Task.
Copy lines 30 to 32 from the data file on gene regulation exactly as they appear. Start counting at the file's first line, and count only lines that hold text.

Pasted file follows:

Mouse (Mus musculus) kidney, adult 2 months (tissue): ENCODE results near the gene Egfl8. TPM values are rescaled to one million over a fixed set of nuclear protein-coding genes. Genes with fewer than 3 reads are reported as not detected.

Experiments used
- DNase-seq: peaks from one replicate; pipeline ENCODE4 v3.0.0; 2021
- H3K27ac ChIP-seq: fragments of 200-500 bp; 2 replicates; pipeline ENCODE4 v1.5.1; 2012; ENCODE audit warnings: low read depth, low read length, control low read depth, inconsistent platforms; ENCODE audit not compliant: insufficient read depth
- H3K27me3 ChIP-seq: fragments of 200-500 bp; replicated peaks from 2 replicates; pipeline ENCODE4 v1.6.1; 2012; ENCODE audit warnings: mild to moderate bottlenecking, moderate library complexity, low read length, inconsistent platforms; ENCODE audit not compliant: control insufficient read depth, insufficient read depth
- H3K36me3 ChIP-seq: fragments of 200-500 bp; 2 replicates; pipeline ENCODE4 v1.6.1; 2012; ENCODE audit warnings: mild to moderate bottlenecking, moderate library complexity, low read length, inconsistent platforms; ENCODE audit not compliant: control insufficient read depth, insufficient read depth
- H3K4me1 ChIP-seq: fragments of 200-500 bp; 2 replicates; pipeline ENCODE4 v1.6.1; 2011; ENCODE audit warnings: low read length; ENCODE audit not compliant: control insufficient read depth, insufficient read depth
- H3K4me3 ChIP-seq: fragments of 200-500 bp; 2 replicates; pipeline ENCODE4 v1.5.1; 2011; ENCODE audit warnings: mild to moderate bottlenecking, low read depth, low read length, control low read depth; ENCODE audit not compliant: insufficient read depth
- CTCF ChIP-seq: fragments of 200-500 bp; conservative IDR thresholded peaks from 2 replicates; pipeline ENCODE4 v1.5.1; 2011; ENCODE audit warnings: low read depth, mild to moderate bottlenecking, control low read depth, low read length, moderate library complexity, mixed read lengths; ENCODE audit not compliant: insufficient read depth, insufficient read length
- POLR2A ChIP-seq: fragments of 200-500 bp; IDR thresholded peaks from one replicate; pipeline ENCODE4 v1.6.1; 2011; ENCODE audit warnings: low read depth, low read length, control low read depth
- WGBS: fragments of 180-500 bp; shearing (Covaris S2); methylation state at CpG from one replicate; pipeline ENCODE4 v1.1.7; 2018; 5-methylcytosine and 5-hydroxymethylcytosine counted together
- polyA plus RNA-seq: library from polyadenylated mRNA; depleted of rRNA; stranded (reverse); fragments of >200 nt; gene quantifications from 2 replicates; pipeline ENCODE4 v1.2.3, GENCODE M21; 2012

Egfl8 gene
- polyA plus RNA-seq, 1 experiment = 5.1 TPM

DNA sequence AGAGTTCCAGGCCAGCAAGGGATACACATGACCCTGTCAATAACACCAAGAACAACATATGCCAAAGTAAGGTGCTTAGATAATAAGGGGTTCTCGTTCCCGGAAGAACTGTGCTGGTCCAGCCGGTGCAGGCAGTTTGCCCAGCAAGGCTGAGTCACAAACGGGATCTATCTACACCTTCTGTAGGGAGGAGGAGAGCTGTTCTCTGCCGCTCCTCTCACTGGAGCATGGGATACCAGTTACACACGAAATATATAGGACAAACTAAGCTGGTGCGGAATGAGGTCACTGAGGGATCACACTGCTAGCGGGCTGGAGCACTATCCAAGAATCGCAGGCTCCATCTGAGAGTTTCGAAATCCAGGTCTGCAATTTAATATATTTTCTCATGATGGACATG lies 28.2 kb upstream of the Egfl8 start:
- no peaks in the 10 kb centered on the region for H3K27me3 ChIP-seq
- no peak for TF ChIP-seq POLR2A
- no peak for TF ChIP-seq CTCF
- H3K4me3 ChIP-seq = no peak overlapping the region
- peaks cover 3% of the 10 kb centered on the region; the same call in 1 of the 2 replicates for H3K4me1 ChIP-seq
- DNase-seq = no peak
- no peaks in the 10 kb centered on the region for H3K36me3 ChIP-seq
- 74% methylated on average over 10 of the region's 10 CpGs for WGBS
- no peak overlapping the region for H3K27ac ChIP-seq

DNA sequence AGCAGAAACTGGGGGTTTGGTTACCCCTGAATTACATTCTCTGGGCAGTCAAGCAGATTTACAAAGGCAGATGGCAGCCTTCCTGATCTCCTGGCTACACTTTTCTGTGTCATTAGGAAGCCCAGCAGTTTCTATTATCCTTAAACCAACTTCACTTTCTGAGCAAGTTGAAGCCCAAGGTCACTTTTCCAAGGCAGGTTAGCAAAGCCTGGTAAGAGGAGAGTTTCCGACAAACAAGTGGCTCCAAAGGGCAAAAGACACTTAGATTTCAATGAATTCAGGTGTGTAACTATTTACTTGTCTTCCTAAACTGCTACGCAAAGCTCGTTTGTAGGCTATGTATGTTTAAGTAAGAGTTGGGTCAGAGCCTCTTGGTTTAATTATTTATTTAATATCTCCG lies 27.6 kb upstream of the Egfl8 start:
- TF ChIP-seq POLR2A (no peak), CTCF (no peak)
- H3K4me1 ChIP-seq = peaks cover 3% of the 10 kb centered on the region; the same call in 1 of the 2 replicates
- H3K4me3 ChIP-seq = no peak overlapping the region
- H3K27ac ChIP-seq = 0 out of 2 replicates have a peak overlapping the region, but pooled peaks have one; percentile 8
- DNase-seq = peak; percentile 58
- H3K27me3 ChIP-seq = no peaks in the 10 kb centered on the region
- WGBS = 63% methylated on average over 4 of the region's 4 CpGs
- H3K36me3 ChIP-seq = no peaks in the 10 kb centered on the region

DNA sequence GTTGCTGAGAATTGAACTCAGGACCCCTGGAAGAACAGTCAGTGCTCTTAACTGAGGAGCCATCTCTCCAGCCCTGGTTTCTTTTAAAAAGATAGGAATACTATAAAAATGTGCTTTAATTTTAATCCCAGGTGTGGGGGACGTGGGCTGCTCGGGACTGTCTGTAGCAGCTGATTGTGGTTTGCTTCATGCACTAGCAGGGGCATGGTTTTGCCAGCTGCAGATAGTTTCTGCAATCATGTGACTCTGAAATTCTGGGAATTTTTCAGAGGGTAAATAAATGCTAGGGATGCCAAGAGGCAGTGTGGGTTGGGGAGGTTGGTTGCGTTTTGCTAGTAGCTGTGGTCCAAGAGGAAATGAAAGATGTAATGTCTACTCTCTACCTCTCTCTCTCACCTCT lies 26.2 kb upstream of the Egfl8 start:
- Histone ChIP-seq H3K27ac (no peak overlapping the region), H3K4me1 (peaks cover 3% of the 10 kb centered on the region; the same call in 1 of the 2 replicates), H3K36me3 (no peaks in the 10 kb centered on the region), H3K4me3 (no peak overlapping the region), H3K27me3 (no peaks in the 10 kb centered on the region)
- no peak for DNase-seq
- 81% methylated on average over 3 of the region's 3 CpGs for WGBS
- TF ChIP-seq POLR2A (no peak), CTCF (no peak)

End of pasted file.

- DNase-seq = peak; percentile 58
- H3K27me3 ChIP-seq = no peaks in the 10 kb centered on the region
- WGBS = 63% methylated on average over 4 of the region's 4 CpGs